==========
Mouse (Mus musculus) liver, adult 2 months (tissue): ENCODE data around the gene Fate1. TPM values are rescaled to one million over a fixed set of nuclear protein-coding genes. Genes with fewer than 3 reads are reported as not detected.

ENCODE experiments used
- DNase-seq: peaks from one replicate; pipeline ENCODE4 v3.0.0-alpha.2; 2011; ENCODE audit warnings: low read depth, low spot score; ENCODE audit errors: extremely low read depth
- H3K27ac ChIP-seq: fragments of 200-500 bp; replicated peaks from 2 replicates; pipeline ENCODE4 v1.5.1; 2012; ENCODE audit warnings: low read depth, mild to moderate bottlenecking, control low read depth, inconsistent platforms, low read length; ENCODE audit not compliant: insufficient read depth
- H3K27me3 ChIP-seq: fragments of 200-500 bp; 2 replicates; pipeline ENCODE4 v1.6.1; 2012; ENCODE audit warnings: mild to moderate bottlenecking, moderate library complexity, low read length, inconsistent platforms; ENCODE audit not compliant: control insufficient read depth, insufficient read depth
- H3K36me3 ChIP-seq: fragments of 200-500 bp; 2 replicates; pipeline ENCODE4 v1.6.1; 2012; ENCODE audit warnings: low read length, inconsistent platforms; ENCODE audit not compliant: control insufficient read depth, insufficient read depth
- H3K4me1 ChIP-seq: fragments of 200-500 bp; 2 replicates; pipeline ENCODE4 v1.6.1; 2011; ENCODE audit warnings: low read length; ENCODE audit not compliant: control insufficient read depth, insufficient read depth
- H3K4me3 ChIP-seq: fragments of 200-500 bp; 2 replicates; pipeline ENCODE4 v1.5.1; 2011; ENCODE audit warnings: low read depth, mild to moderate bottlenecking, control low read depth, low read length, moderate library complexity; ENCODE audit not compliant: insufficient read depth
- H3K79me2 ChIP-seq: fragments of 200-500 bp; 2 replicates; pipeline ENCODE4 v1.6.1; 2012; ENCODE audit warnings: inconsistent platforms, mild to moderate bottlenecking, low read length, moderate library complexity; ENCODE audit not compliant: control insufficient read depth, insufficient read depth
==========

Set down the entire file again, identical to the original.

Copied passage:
Mouse (Mus musculus) liver, adult 2 months (tissue): ENCODE data around the gene Fate1. TPM values are rescaled to one million over a fixed set of nuclear protein-coding genes. Genes with fewer than 3 reads are reported as not detected.

ENCODE experiments used
- DNase-seq: peaks from one replicate; pipeline ENCODE4 v3.0.0-alpha.2; 2011; ENCODE audit warnings: low read depth, low spot score; ENCODE audit errors: extremely low read depth
- H3K27ac ChIP-seq: fragments of 200-500 bp; replicated peaks from 2 replicates; pipeline ENCODE4 v1.5.1; 2012; ENCODE audit warnings: low read depth, mild to moderate bottlenecking, control low read depth, inconsistent platforms, low read length; ENCODE audit not compliant: insufficient read depth
- H3K27me3 ChIP-seq: fragments of 200-500 bp; 2 replicates; pipeline ENCODE4 v1.6.1; 2012; ENCODE audit warnings: mild to moderate bottlenecking, moderate library complexity, low read length, inconsistent platforms; ENCODE audit not compliant: control insufficient read depth, insufficient read depth
- H3K36me3 ChIP-seq: fragments of 200-500 bp; 2 replicates; pipeline ENCODE4 v1.6.1; 2012; ENCODE audit warnings: low read length, inconsistent platforms; ENCODE audit not compliant: control insufficient read depth, insufficient read depth
- H3K4me1 ChIP-seq: fragments of 200-500 bp; 2 replicates; pipeline ENCODE4 v1.6.1; 2011; ENCODE audit warnings: low read length; ENCODE audit not compliant: control insufficient read depth, insufficient read depth
- H3K4me3 ChIP-seq: fragments of 200-500 bp; 2 replicates; pipeline ENCODE4 v1.5.1; 2011; ENCODE audit warnings: low read depth, mild to moderate bottlenecking, control low read depth, low read length, moderate library complexity; ENCODE audit not compliant: insufficient read depth
- H3K79me2 ChIP-seq: fragments of 200-500 bp; 2 replicates; pipeline ENCODE4 v1.6.1; 2012; ENCODE audit warnings: inconsistent platforms, mild to moderate bottlenecking, low read length, moderate library complexity; ENCODE audit not compliant: control insufficient read depth, insufficient read depth